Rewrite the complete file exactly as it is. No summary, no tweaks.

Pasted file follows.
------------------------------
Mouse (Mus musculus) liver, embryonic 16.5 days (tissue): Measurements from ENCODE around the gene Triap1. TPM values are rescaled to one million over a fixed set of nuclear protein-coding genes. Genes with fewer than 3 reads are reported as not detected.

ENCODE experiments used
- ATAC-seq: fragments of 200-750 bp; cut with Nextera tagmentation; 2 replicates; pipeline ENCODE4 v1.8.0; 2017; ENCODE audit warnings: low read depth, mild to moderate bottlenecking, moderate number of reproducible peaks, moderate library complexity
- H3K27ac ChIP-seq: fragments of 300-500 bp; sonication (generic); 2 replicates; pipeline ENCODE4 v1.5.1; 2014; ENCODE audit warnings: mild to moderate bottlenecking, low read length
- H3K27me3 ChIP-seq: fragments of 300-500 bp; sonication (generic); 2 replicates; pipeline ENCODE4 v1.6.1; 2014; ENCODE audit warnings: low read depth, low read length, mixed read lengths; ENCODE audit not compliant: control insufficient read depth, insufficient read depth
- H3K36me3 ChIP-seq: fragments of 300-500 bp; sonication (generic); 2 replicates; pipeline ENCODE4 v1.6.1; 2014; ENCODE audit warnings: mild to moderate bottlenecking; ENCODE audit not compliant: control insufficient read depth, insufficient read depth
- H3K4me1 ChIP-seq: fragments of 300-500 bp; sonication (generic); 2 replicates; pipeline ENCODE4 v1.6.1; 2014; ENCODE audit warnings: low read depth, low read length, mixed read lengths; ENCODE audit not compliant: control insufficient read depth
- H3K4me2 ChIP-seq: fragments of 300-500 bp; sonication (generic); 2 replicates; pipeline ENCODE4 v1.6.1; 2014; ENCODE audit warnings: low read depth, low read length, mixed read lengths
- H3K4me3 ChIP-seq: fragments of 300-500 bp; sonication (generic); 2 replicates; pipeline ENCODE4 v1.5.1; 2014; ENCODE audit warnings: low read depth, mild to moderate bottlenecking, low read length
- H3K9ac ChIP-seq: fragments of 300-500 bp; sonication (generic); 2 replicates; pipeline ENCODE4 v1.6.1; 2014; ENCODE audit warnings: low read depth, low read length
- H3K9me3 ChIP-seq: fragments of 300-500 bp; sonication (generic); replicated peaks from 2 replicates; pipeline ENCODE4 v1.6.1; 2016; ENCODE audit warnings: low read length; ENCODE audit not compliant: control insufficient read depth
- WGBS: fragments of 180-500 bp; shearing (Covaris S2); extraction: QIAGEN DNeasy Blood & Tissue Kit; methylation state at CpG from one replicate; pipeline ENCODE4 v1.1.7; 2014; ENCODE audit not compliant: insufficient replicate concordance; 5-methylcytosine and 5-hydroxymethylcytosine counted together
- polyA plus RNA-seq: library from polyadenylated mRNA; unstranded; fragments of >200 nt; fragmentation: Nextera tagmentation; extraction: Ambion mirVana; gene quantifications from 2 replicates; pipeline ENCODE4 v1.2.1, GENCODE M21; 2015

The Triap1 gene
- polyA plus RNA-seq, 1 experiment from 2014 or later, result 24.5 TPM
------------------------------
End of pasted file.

Mouse (Mus musculus) liver, embryonic 16.5 days (tissue): Measurements from ENCODE around the gene Triap1. TPM values are rescaled to one million over a fixed set of nuclear protein-coding genes. Genes with fewer than 3 reads are reported as not detected.

ENCODE experiments used
- ATAC-seq: fragments of 200-750 bp; cut with Nextera tagmentation; 2 replicates; pipeline ENCODE4 v1.8.0; 2017; ENCODE audit warnings: low read depth, mild to moderate bottlenecking, moderate number of reproducible peaks, moderate library complexity
- H3K27ac ChIP-seq: fragments of 300-500 bp; sonication (generic); 2 replicates; pipeline ENCODE4 v1.5.1; 2014; ENCODE audit warnings: mild to moderate bottlenecking, low read length
- H3K27me3 ChIP-seq: fragments of 300-500 bp; sonication (generic); 2 replicates; pipeline ENCODE4 v1.6.1; 2014; ENCODE audit warnings: low read depth, low read length, mixed read lengths; ENCODE audit not compliant: control insufficient read depth, insufficient read depth
- H3K36me3 ChIP-seq: fragments of 300-500 bp; sonication (generic); 2 replicates; pipeline ENCODE4 v1.6.1; 2014; ENCODE audit warnings: mild to moderate bottlenecking; ENCODE audit not compliant: control insufficient read depth, insufficient read depth
- H3K4me1 ChIP-seq: fragments of 300-500 bp; sonication (generic); 2 replicates; pipeline ENCODE4 v1.6.1; 2014; ENCODE audit warnings: low read depth, low read length, mixed read lengths; ENCODE audit not compliant: control insufficient read depth
- H3K4me2 ChIP-seq: fragments of 300-500 bp; sonication (generic); 2 replicates; pipeline ENCODE4 v1.6.1; 2014; ENCODE audit warnings: low read depth, low read length, mixed read lengths
- H3K4me3 ChIP-seq: fragments of 300-500 bp; sonication (generic); 2 replicates; pipeline ENCODE4 v1.5.1; 2014; ENCODE audit warnings: low read depth, mild to moderate bottlenecking, low read length
- H3K9ac ChIP-seq: fragments of 300-500 bp; sonication (generic); 2 replicates; pipeline ENCODE4 v1.6.1; 2014; ENCODE audit warnings: low read depth, low read length
- H3K9me3 ChIP-seq: fragments of 300-500 bp; sonication (generic); replicated peaks from 2 replicates; pipeline ENCODE4 v1.6.1; 2016; ENCODE audit warnings: low read length; ENCODE audit not compliant: control insufficient read depth
- WGBS: fragments of 180-500 bp; shearing (Covaris S2); extraction: QIAGEN DNeasy Blood & Tissue Kit; methylation state at CpG from one replicate; pipeline ENCODE4 v1.1.7; 2014; ENCODE audit not compliant: insufficient replicate concordance; 5-methylcytosine and 5-hydroxymethylcytosine counted together
- polyA plus RNA-seq: library from polyadenylated mRNA; unstranded; fragments of >200 nt; fragmentation: Nextera tagmentation; extraction: Ambion mirVana; gene quantifications from 2 replicates; pipeline ENCODE4 v1.2.1, GENCODE M21; 2015

The Triap1 gene
- polyA plus RNA-seq, 1 experiment from 2014 or later, result 24.5 TPM